Hello Precious People, as women’s month wraps up, let’s talk about how special daughters are.
I am on Facebook, looking at my newsfeed. As I scroll down, I notice a friend’s post in which she thanks God for the birth of her “prince”. She had three daughters before finally getting a son. So she cannot help but celebrate her boy. I go to the comments and read. Another friend writes in Cameroon Pidgin English: “You should thank God that you have given birth to your husband’s successor. If you didn’t get a son your husband would have sent you parking from that marriage.”
In Cameroon, a male child is usually referred to as the “chop chair” of his father. This means he is the fit child to succeed his father. But female children are rarely accorded this position.
When a woman gives birth to a female child, the child is not as valued as when she gives birth to a male. So a woman who finally gets a son after two or more daughters feels like she has walked right into light after darkening moments of daughters only.
My pen is eager to talk about this “daughter only syndrome” that many have been erroneously coined a cankerworm. It is one of those issues that I do not only witness but also experience.
I gave birth to my second daughter and was enjoying her ravishing beauty when my brother-in-law’s wife phoned me and said: “We hear you are only giving birth to girls.” As a typical African woman, she expressed her disappointment in me for bringing forth a female child again instead of a “chop chair” for my husband.
This is where violence against women starts- right from when the girl is born. She is under looked, undervalued and unwanted.
Society pressurizes her mother to subsequently bring forth a son and be a “real woman”. Some women get pregnant again rapidly and their hope is, “It’s a boy this time.”
Then with panting hearts, they wait for the news….Nope! It’s a girl again. They are disappointed and desperate. They are likely to ill treat their God-sent queen. Other women make them feel inadequate. They develop an inferiority complex especially in front of those who are “proud” mamas of strong boys.
They do not lose hope. They produce a chain of female children in their quest for males. From one female child to the next their hope diminishes. In the end they are stuck with daughters only.
Their husbands take in second wives who can bear them sons. After suffering verbal abuse for their incapacity to produce sons they have to battle it out with competitive co-wives.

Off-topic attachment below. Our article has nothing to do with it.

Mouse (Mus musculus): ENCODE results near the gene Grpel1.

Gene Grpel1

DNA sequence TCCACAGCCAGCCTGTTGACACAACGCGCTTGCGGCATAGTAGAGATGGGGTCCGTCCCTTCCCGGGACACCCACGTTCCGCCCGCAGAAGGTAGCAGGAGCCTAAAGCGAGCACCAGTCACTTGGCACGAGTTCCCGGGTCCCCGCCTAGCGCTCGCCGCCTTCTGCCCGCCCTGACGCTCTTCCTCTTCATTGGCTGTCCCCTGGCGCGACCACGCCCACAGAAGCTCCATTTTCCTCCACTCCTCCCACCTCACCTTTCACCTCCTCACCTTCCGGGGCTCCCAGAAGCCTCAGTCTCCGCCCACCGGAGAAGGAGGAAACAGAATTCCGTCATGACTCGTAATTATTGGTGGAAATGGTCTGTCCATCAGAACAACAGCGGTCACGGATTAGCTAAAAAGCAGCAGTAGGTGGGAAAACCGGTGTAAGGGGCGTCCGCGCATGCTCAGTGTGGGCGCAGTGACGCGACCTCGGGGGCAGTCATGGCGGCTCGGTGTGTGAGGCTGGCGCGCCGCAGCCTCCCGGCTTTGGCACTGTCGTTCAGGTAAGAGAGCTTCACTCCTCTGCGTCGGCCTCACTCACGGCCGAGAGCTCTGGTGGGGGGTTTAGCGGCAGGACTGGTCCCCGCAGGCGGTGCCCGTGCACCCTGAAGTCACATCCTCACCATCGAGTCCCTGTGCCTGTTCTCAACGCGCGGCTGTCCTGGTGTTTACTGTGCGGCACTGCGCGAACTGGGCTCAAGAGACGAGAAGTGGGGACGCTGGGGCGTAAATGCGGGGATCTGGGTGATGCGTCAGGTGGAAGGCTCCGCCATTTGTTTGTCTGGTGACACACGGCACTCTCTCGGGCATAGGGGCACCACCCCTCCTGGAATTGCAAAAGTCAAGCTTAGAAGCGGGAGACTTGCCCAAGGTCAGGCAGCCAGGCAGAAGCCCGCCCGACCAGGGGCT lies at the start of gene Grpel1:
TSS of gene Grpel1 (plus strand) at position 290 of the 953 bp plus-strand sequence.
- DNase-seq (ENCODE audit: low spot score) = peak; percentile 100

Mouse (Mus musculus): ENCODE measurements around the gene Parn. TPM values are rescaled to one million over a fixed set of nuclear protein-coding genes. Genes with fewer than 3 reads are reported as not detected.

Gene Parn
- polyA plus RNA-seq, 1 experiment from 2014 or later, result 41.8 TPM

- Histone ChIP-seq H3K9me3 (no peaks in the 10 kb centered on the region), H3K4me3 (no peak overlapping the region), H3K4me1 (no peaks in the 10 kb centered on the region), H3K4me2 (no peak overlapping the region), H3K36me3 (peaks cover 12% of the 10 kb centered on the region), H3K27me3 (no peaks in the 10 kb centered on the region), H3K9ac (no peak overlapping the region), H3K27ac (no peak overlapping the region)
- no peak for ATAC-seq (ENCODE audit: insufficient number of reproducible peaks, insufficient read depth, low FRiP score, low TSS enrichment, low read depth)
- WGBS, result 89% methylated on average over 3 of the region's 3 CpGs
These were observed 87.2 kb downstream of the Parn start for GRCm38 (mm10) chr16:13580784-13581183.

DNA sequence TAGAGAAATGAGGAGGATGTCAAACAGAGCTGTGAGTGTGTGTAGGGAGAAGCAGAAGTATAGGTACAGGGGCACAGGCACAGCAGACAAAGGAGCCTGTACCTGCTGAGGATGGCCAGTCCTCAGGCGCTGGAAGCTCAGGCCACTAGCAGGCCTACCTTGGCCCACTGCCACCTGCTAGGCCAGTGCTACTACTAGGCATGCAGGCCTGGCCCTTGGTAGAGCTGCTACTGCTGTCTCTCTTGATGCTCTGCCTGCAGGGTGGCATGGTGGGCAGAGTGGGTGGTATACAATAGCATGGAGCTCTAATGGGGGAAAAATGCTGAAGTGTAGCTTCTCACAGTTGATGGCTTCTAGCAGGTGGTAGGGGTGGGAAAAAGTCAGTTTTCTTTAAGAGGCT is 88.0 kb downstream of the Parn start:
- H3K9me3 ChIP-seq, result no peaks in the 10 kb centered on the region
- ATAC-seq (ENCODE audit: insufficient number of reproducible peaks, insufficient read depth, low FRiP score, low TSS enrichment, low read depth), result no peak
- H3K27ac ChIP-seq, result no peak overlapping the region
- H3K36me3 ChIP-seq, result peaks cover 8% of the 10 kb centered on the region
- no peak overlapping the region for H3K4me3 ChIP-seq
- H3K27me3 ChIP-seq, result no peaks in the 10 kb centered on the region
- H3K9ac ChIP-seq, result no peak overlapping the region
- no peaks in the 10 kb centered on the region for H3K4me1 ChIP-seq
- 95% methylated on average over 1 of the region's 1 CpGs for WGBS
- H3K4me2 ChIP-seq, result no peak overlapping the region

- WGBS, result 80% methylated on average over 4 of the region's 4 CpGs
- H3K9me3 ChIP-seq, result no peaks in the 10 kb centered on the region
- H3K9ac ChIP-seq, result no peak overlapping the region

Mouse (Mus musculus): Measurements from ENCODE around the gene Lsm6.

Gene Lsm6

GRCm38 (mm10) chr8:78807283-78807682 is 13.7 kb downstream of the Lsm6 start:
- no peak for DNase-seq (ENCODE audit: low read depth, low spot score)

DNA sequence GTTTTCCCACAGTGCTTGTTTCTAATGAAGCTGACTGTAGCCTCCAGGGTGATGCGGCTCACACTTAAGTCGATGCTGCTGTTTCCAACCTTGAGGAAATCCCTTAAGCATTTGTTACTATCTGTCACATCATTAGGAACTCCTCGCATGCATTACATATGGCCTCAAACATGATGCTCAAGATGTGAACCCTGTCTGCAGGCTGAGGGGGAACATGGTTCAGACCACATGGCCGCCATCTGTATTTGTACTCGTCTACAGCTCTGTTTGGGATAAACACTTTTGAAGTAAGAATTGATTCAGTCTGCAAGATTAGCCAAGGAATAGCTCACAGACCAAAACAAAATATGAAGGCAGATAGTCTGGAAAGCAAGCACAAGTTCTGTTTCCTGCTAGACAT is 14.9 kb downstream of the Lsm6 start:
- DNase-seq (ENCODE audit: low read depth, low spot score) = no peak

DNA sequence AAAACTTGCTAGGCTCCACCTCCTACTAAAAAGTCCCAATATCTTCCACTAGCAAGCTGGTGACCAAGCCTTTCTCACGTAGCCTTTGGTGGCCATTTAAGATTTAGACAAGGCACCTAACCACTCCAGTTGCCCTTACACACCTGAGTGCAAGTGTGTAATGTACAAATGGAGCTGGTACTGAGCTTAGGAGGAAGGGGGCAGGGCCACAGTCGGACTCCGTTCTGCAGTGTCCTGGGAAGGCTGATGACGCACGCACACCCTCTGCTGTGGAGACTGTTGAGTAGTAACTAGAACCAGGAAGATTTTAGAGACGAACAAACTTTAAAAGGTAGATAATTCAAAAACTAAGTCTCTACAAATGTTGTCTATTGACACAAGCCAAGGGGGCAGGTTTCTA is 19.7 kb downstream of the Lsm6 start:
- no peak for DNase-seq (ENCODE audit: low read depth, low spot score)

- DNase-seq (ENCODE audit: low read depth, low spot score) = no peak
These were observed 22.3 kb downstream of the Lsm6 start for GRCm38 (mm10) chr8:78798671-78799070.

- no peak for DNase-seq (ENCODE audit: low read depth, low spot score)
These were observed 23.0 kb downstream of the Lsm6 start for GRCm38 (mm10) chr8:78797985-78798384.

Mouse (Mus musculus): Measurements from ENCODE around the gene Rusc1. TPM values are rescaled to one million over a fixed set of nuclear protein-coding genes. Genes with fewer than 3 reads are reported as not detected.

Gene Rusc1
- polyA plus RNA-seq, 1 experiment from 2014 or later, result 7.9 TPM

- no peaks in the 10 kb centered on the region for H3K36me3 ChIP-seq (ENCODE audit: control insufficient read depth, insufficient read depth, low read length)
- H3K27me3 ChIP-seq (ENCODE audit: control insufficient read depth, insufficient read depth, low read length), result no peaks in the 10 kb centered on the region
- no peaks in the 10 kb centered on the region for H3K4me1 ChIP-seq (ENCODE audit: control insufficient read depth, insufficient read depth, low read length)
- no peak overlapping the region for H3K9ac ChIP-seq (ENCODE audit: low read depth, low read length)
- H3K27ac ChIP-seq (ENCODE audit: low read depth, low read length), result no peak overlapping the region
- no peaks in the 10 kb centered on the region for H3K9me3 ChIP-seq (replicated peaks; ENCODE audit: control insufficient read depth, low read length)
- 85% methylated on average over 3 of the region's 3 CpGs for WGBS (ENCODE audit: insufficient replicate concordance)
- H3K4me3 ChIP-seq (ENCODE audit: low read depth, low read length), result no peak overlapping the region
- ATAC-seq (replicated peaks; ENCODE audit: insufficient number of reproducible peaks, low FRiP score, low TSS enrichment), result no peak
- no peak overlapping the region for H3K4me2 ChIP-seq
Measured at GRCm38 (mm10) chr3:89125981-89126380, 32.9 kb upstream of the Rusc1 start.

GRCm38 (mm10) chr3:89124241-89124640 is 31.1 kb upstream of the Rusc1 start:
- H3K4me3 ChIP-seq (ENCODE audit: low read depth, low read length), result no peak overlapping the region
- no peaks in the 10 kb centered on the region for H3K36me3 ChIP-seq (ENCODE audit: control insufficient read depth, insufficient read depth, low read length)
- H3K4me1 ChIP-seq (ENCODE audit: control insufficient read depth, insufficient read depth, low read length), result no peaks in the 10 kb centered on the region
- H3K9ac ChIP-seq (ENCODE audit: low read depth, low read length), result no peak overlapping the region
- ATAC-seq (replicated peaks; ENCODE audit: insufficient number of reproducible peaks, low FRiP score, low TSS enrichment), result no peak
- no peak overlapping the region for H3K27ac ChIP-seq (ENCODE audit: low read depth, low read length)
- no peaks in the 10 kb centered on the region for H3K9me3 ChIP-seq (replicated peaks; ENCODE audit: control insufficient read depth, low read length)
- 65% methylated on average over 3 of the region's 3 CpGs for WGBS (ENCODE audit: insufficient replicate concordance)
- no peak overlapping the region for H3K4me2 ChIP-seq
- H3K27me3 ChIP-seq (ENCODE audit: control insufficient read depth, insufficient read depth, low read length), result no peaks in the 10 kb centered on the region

Some visit witch doctors in sought of a supernatural power that can cleanse their wombs and enable them to produce “real” children.
Is it not obvious? The stigma that has been attached to women bearing just daughters has lots on harmful effects. I call this the “accepted madness”.
Even hospitals in Cameroon are realizing the red light this brings and they are putting a STOP sign to it.
One of such is the Mbingo Baptist Health Center in Cameroon’s economic capital, Douala. This was my venue for an ultrasound during my first pregnancy. I understood the medical benefits of having my womb viewed under the radiologist’s lenses.
But I was also eager to know if I will be having a boy or a girl so that I could plan to buy blue stuff or pink stuff. However, the medical specialist declined to reveal the baby’s sex to me. I was disappointed but I got her point.
According to a midwife that taught us at the ante-natal class in this same hospital, they began refusing to unveil baby’s sexes to mothers because of the negative reactions put up by those who badly wanted boys and were frustrated when the medical images revealed they were carrying girls.
She said a lot of women became downcast when they were told they were carrying girls and not boys as they wanted. And carrying that feeling of rejection towards a baby is not good for the wellbeing of the child.
The maternal health workers at the Mbingo Baptist Health Centre strongly believe in the well-known Pidgin English saying, “Pikin na pikin”. This means “every child is valuable no matter the sex.”
According to the Huffington Post, a Nigerian baby factory uncovered months ago in the Southeastern region of the country sold boys for more money than girls.
Still in this report by the Huffington Post, Nigerian ex-judge Oby Nwankwo said, “Widows and daughters have faced massive obstacles when trying to inherit family resources after the death of a patriarch.”
This explains why women/girls feel disadvantaged. They do not enjoy the same privileges as men/boys.
Well, I am from a typical African society and I know for sure that a girl is not a less important child. Yes, I will like to have a son in the future but that’s not because I feel handicapped as a girls-only mom. It is because I want a taste of both sexes. I am not seeking for some approval from the propagators of this “accepted madness.”
If bearing only girls is a crime, then let me be the culprit. If they think it makes a mom inferior, well it only makes me superior.
The President of the United States, Barack Obama has two daughters. Are they not cute? Is Michelle Obama in any way handicapped because she bore only girls? The answer is an emphatic, “No!”
Our culture has continuously sold the idea of boys being better than girls and unfortunately, many mothers are buying it.
It is time to change this weird line of thinking. Let us celebrate our daughters from when they are in our wombs, to when they are born till when they grow up.
Let us flaunt and flaunt them until those who believe in boys as the better kids will become envious.
My daughter just held me and she told me in her cute little voice, “Mummy, I love you.” I know… daughters are really sweet.
“Pikin na pikin and girl pikin na better pikin!” (Each child is special and girls are super special)
First published in my journal at WorldPulse.com